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Residential Boom in Boise

Twenty years ago, downtown Boise was desolate and cratered with abandoned buildings, a stark contrast to the city's picturesque setting in the Rocky Mountain foothills. Now, bicyclists cruise Main Street in this Idaho town, and a new crop of city dwellers crowd cafes and stroll to the theater while luxury condo prices top $1 million.

In the last five years, developers have built $25 million worth of condos and lofts downtown, and builders have asked the city to approve another 14 residential projects valued at more than $300 million, according to Phillip Kushlan, executive director of Capital City Development Corp. Plans range from a $2 million low-rise to the $140 million, 34-story Boise Place, offering condos and a hotel with views of Bogus Basin ski trails.

The flourishing local economy, driven by a strong technology sector and growth in the health care, manufacturing and brokerage industries, has attracted a stream of newcomers. Many transplants relocated from Los Angeles, Portland and Seattle, where would-be homebuyers were priced out of the market.

Boise's population has grown 27% since 2000 to 211,000 today, and part of the attraction is a backdrop that amounts to an outdoorsman's paradise — promising weekends of kayaking, trout-fishing, golf, hikes, excursions to Sun Valley or one of Idaho's picture-postcard lakes.

Downtown's vivid streetscape and nightlife entice young professionals as well as empty nesters from Idaho suburbs and small towns. “You have people who are tired of snow blowers and lawnmowers, and people who came to Boise with the high-tech industry,” Kushlan says.

While many cities have tried to spark new life in crumbling downtowns, not all have succeeded. Too many developers built pricey, isolated high-rises in run-down districts and expected buyers to flock to them. Boise built a vibrant urban culture first, and housing followed.

The city offered museums, ballet and theater. And in 2005, the $62 million BoDo complex of retail shops, 180-room hotel and nine-screen movie theater opened. Tax Increment Financing helped some developers as the city borrowed against anticipated tax revenue to invest in urban renewal, dispensing funds through the development agency.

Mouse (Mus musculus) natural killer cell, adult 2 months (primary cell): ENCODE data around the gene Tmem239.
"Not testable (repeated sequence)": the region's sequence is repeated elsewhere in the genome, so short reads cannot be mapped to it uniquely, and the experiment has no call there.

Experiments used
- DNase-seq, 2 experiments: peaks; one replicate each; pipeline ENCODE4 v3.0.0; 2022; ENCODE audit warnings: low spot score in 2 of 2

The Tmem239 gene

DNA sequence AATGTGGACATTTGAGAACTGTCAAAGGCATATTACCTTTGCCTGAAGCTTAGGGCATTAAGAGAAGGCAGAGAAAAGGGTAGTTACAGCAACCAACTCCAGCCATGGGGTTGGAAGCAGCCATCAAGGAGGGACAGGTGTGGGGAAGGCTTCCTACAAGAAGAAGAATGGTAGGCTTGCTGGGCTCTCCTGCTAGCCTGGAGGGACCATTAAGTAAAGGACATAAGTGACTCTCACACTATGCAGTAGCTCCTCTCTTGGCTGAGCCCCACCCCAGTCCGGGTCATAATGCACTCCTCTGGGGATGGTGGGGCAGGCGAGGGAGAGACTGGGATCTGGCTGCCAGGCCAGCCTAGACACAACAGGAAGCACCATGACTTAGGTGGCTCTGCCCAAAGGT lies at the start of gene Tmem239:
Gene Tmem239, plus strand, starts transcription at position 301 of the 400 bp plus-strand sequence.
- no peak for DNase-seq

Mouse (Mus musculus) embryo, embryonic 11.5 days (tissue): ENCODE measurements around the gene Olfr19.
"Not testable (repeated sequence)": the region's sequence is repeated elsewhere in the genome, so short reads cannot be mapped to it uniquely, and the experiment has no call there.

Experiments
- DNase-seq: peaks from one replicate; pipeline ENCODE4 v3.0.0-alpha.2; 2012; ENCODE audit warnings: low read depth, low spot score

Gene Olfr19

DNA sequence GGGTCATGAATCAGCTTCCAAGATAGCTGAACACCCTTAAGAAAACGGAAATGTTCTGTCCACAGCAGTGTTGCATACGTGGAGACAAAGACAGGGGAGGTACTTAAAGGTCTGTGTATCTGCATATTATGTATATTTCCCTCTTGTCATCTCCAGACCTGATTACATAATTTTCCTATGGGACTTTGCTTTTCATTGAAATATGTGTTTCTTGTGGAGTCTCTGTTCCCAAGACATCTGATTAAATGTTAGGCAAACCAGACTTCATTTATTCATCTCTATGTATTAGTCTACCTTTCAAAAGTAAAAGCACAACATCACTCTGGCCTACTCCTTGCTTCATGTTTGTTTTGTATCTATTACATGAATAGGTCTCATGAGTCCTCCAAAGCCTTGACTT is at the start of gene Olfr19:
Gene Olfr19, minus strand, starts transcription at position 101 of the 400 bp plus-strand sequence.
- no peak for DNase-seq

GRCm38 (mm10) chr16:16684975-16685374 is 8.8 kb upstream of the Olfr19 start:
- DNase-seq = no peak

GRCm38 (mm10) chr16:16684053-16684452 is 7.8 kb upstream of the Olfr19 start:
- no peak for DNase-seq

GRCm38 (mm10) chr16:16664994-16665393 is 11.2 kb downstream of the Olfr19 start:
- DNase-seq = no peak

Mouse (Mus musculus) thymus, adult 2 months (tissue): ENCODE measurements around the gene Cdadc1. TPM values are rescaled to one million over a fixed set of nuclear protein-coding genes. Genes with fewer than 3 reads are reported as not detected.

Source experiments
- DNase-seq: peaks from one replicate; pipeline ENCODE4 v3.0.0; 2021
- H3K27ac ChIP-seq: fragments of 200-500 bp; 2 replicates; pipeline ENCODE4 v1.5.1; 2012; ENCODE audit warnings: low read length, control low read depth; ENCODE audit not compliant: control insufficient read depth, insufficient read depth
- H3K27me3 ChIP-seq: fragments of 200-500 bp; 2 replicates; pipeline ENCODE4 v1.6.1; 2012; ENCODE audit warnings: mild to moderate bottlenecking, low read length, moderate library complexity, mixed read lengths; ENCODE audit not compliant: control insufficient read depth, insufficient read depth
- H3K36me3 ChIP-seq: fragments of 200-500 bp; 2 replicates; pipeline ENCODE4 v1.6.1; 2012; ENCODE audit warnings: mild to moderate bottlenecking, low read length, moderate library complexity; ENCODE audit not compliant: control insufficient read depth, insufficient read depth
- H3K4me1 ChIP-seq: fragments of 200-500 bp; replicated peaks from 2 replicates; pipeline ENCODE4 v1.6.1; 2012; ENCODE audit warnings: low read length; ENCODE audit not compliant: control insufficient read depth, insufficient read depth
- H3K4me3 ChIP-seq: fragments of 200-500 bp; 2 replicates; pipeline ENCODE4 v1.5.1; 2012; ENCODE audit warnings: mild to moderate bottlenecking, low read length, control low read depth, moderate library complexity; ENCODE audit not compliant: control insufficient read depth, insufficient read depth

The Idaho capital made its share of errors: a downtown mall failed, and the focus shifted to renewing historic districts. In 2003, after studying the successes of Portland, Denver, Seattle, and Memphis, planners realized they had overlooked the affordable housing market.

Besides luxury dwellings like the Royal Plaza, the city needed 5,000 units that policemen, firemen, or computer specialists could afford. Encouraged by the thriving restaurant and retail sectors and strong job growth, builders responded with condos costing under $350,000. Developer Mark Rivers priced 40 of 218 condos at his Library Blocks development from $180,000 to $217,000.

Not all proposed projects have made it. Boise Tower, a planned high-rise, became mired in financial problems and was declared in default. Gary Rogers, developer of Boise Place in the same location, defaulted on a $2.6 million loan, but has until Aug. 2 to pay it off. Overall, downtown property value has risen from tens of millions of dollars in 1987 to $543 million, according to Capital City.

Developers are building downtown because many people like the lifestyle, walking to restaurants, stores and nightlife, says Karen Sander, executive director of the Downtown Boise Association. The city has won many awards. “We're at the top of a lot of people's lists.”

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